Khayatullah, who earns $3-$4 a day when he can find work as a day laborer in the capital Kabul, stands in the freezing mud along with dozens of others queuing for a 50-kg bag of wheat WFP provides him once a month during winter and early spring.
“I’d go back to Ghazni if there was work and security,” said Khayatullah, wrapped in a worn blanket against the winter cold. “But I don’t think that’s going to happen any time soon.”
Fresh in the memory of many Afghans is the crisis of 2008, when a surge in global prices combined with local drought to push an additional 5 million people into hunger.
That year, aid groups say, many Afghans were forced to spend more than three-quarters of their meager incomes on food.
Now global wheat prices have shot up to their highest levels since 2008 after key producer Russia suffered a disastrous harvest in 2010 and banned grain exports. Global grains prices have risen further in early 2011 because of concerns about weather damage to crops in Australia and Argentina.
Such crises tend to last longer in nations such as Afghanistan, land-locked and lacking proper roads. Local wheat prices that peaked during 2008 have not returned to pre-crisis levels and have been trending upwards again since last summer.
Food prices here can also spike locally due to the violence, which makes transport more risky and more expensive.
Yet there is time for things to turn around. Mohammad Asif Rahimi, Afghanistan’s agriculture minister, said it was too early to say what the impact of poor early rains would be on harvests.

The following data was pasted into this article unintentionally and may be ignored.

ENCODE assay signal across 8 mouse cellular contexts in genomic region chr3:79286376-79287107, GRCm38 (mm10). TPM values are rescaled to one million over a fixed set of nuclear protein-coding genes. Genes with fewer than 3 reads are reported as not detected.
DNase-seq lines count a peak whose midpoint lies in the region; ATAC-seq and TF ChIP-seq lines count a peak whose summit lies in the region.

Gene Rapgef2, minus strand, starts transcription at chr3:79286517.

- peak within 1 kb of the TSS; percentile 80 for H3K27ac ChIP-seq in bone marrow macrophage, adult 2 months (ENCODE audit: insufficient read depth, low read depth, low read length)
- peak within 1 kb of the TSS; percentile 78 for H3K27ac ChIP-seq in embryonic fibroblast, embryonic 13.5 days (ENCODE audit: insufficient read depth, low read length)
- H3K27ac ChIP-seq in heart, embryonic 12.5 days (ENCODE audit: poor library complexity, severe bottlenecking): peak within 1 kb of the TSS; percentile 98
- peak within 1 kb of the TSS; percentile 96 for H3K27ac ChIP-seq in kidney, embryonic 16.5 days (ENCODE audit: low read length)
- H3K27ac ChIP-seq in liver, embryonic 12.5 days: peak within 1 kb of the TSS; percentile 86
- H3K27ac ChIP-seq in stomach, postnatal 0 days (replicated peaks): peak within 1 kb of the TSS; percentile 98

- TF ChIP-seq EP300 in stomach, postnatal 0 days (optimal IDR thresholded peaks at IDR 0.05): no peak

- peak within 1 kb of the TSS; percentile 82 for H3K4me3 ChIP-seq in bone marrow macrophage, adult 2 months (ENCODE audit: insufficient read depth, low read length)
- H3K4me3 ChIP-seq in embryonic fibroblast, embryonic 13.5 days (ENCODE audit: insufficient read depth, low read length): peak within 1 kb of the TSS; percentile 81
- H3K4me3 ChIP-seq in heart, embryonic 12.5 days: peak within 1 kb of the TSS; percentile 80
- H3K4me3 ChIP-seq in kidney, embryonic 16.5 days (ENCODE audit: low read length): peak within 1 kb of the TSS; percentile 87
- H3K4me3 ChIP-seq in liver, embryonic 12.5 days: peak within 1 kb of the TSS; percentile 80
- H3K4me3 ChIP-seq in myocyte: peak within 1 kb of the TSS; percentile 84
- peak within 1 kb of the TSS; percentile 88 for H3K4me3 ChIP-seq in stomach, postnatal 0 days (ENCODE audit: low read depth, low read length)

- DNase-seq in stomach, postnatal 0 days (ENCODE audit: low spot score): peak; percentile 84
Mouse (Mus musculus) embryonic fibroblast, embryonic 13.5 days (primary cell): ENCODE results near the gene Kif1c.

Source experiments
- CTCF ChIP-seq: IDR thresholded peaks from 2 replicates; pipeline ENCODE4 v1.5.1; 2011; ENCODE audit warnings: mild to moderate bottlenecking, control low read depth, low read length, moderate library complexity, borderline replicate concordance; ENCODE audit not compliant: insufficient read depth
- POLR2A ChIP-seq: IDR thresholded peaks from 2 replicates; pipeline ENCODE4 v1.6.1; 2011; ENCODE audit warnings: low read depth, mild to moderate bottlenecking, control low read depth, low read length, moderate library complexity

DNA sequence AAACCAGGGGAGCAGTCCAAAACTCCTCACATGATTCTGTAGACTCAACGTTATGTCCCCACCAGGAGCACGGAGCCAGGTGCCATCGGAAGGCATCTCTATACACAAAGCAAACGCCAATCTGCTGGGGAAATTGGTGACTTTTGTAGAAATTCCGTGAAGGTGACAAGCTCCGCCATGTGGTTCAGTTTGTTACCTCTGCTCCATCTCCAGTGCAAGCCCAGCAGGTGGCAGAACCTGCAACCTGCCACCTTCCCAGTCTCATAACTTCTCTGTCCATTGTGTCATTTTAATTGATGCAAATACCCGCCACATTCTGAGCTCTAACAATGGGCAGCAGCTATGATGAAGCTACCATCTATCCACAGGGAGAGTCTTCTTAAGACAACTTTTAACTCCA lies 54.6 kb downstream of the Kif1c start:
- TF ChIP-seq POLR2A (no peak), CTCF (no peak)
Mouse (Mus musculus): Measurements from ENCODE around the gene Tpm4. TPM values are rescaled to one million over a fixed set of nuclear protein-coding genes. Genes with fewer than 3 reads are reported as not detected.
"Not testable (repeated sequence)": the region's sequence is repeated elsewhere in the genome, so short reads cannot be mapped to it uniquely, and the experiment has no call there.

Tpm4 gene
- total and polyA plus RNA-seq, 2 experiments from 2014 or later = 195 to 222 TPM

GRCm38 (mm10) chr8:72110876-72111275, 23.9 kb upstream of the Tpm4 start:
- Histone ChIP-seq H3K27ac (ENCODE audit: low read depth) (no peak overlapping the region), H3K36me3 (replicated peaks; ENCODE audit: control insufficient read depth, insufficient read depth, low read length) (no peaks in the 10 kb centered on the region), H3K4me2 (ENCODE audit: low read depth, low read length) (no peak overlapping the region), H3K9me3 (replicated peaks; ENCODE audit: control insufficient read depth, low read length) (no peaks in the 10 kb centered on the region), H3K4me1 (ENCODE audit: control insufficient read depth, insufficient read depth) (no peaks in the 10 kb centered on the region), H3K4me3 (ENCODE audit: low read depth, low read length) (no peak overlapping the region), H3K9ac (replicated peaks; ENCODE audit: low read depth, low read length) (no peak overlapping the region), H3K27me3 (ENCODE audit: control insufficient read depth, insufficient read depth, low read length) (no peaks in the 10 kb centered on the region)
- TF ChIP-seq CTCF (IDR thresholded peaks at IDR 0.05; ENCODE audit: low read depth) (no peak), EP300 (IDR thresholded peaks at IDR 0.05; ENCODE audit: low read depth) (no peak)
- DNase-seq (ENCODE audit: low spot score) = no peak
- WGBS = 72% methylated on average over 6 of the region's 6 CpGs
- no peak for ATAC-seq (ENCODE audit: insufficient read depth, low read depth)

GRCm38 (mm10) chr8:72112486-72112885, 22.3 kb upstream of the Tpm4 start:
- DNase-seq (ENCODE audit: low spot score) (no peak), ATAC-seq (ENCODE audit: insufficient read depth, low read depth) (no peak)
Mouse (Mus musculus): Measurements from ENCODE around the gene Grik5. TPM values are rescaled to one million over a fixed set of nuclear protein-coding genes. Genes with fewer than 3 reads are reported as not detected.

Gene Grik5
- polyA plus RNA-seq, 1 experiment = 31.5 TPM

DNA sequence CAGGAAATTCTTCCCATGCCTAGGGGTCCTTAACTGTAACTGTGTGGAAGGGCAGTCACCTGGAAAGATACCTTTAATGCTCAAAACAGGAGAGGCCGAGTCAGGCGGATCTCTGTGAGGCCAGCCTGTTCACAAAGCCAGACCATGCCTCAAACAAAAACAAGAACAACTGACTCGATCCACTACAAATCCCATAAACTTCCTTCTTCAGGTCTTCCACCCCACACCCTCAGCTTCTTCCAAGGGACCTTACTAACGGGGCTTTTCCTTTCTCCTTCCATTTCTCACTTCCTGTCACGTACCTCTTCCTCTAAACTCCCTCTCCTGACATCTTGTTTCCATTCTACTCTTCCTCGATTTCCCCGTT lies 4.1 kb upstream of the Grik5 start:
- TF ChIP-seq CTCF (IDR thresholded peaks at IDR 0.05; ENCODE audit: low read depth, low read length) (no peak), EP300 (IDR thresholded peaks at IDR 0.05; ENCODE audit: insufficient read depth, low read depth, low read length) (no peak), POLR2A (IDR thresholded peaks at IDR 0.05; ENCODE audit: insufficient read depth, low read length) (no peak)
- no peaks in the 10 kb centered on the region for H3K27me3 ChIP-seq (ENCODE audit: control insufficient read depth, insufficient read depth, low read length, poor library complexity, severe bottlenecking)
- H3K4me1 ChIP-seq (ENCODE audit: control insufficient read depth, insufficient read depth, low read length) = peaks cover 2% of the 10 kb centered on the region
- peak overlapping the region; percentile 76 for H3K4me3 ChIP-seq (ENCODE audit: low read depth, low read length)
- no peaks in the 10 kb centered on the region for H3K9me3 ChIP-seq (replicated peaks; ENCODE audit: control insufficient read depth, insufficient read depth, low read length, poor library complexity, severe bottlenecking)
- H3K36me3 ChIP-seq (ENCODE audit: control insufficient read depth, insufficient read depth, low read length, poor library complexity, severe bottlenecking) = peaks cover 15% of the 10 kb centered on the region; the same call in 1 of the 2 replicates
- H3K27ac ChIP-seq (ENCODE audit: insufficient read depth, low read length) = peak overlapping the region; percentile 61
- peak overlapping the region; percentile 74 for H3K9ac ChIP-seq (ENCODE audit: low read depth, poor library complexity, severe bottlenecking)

“If we get regular rainfall between now and the end of March, rain-fed and irrigated cereals will be fine,” he said.
After strong harvests in 2009 and 2010 -- around 4.5 million metric tons -- Afghanistan could face a wheat shortfall of up to 1.2 million metric tons this year, Rahimi said.
“We are watching this, but not predicting any catastrophic scenario,” a U.S. agriculture expert said.
The Afghan government is planning to buy 200,000 metric tons of wheat on world markets, which it can sell or dole out if needed.
Yet drought would also make donations even more important. WFP, backed by donors such as the United States and Canada, is monitoring the situation and Afghan officials are also expecting India to donate 250,000 metric tons of wheat.
But aid shipments, trucked to Kabul from distant ports on poor, dangerous roads, are slow to arrive at best. Last year, the WFP lost about 22,000 metric tons of Afghanistan food aid that were being trucked in during Pakistan’s historic floods.
Neither does aid reach many Afghans in need, like those who are unable to get registration cards for monthly handouts.
As Afghanistan tries to look beyond the current fighting, officials say donor help to improve irrigation and water management will be key to boosting food security in the long run.
“Nothing is more important in Afghanistan than water. If we can do one thing in Afghanistan, it should be water, water, water,” the U.S. agriculture expert said.
Additional reporting by Michael Hogan in HAMBURG; Editing by Paul Tait and Miral Fahmy